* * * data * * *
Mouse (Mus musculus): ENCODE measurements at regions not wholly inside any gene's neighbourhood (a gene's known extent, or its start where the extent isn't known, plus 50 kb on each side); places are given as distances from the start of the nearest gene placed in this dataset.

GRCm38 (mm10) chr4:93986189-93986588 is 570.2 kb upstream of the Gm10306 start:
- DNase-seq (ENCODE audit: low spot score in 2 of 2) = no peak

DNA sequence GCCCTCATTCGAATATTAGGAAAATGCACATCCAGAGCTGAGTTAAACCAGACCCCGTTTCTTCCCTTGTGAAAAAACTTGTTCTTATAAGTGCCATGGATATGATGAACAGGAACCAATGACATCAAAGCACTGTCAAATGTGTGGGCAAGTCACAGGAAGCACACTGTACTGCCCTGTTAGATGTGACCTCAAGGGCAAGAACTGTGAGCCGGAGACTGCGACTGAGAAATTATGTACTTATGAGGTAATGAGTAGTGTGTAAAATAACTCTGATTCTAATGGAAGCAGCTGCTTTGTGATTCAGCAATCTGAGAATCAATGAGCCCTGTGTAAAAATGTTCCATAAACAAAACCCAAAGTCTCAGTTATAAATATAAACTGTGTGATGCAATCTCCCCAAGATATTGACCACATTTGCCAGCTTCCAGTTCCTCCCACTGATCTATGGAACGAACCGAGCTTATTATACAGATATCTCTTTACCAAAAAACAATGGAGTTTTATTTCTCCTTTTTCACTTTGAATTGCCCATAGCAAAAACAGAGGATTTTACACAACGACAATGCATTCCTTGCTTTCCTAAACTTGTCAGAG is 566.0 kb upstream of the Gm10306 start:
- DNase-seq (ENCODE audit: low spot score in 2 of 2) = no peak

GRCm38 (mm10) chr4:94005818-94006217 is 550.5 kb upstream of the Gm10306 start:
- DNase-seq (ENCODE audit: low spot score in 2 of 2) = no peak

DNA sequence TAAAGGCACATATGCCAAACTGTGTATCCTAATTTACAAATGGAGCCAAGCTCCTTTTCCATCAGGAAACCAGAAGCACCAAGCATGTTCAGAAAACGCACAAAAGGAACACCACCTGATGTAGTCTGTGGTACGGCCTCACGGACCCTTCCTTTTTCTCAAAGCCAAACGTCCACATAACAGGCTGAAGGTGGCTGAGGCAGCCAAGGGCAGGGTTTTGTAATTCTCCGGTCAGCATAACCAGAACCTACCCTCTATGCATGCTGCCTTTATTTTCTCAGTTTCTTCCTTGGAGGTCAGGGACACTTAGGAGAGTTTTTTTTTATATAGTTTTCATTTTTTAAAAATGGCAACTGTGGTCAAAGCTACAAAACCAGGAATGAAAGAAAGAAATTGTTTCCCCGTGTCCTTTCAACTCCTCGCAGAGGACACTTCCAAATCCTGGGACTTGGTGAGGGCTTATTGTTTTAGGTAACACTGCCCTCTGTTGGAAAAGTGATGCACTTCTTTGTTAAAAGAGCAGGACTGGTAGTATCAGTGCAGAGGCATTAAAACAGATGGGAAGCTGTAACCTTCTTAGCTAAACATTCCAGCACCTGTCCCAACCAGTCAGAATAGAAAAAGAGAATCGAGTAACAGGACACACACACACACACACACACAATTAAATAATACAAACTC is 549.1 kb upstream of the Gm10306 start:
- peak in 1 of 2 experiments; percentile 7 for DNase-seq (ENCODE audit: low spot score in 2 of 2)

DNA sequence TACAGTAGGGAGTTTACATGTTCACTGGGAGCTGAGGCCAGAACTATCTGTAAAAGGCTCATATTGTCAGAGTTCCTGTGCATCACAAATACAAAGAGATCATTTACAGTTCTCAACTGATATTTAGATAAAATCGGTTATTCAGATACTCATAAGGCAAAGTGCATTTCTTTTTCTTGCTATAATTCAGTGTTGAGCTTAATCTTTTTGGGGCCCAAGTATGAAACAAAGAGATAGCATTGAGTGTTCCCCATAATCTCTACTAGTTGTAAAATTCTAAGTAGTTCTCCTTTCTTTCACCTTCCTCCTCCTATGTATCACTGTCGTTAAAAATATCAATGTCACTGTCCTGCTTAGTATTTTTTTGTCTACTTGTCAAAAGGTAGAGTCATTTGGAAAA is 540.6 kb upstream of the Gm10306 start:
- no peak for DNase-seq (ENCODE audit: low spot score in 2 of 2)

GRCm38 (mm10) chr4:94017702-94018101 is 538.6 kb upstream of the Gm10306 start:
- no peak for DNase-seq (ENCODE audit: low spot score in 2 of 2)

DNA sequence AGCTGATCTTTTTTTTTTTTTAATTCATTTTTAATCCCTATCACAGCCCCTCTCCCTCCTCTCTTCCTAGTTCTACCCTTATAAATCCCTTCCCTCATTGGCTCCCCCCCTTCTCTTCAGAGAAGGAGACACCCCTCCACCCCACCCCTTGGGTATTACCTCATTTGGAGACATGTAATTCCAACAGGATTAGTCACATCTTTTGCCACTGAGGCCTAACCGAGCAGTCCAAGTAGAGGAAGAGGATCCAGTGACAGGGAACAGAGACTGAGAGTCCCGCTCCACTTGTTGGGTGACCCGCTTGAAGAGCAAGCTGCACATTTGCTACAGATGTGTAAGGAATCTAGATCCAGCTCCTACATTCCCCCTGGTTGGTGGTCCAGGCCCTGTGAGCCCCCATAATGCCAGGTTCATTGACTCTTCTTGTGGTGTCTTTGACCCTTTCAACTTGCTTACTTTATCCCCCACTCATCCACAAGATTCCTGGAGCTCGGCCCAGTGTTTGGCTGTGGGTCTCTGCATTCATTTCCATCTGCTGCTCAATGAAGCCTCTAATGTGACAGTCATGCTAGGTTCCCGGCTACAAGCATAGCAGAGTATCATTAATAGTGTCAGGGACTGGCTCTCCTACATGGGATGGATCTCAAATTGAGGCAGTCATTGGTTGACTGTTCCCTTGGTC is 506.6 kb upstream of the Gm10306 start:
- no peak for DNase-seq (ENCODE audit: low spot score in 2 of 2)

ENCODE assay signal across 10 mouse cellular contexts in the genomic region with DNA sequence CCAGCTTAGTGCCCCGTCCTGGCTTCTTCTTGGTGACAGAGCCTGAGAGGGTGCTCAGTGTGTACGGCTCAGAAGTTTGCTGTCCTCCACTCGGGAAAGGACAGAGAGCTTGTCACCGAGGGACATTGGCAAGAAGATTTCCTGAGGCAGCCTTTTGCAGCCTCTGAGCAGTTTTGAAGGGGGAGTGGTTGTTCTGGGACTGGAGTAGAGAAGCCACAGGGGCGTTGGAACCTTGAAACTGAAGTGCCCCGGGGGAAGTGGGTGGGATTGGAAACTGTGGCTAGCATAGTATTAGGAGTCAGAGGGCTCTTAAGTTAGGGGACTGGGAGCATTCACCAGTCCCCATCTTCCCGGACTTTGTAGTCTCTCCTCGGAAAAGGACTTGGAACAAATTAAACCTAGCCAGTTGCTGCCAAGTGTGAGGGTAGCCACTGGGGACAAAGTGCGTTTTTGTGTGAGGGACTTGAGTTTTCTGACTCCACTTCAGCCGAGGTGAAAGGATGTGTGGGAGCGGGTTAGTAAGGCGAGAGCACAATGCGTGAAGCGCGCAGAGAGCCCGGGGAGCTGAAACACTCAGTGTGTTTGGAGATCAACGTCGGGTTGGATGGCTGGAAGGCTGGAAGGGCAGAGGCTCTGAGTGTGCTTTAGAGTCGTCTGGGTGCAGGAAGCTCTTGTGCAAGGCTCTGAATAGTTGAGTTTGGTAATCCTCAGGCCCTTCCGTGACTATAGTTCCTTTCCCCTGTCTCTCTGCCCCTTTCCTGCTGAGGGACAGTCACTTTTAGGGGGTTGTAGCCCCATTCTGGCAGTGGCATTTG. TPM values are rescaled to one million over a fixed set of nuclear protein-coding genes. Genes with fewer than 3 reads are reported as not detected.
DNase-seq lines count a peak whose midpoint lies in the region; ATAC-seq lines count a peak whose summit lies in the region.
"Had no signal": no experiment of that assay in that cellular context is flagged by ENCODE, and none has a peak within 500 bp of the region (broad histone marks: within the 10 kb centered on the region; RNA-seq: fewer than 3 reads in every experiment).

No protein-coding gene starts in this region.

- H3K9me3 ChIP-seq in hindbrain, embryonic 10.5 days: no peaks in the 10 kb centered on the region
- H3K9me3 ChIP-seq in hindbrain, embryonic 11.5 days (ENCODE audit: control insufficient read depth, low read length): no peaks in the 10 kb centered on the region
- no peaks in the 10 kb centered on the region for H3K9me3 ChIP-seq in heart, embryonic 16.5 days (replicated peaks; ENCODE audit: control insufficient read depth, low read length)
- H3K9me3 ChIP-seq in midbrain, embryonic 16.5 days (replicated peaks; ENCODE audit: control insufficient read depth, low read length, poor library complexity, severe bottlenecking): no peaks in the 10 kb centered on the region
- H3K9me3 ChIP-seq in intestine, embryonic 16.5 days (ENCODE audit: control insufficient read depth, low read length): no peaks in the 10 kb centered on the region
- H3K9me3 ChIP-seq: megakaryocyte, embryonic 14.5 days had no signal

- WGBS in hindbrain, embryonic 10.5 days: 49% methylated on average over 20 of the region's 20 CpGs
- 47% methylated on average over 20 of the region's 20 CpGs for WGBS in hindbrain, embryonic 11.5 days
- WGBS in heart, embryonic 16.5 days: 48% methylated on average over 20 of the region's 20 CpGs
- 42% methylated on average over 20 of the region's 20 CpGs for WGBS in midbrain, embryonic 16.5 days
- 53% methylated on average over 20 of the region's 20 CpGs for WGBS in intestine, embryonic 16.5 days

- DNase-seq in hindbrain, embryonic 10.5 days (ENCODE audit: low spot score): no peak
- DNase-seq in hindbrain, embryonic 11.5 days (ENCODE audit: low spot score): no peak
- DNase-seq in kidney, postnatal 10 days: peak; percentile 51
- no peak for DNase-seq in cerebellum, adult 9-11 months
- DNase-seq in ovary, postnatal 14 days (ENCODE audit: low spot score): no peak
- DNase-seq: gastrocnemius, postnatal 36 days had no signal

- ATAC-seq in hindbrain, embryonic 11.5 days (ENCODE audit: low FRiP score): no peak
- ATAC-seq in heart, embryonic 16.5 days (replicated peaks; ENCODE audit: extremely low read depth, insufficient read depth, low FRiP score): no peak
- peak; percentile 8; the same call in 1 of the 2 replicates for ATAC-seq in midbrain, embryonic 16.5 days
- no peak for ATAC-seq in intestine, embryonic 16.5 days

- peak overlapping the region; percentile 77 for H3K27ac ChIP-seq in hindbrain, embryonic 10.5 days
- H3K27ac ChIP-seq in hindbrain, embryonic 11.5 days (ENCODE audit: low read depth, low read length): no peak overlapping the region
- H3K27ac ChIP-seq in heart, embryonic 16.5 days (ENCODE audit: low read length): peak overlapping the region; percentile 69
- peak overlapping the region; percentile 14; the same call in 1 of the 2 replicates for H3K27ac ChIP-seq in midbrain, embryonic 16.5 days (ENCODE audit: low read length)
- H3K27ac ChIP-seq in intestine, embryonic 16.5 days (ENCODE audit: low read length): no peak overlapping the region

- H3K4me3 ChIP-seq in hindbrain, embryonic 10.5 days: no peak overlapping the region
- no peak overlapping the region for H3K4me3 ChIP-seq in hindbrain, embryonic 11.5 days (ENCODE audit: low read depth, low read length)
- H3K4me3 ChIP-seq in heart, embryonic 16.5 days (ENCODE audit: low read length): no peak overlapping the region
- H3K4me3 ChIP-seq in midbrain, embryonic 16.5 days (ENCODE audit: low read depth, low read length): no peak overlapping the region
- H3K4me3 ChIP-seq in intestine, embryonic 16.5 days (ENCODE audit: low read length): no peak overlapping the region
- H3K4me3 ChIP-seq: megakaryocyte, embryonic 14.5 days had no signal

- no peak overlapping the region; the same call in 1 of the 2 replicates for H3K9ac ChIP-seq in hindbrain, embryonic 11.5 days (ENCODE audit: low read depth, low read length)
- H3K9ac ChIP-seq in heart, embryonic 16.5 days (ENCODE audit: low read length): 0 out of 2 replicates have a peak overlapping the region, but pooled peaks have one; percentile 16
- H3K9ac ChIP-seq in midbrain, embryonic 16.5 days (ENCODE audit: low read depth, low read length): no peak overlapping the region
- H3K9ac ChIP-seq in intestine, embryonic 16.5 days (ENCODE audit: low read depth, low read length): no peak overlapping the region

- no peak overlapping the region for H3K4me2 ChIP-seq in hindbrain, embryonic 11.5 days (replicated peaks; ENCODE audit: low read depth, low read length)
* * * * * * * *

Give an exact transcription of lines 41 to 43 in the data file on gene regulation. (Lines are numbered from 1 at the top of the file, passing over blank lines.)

- peak overlapping the region; percentile 77 for H3K27ac ChIP-seq in hindbrain, embryonic 10.5 days
- H3K27ac ChIP-seq in hindbrain, embryonic 11.5 days (ENCODE audit: low read depth, low read length): no peak overlapping the region
- H3K27ac ChIP-seq in heart, embryonic 16.5 days (ENCODE audit: low read length): peak overlapping the region; percentile 69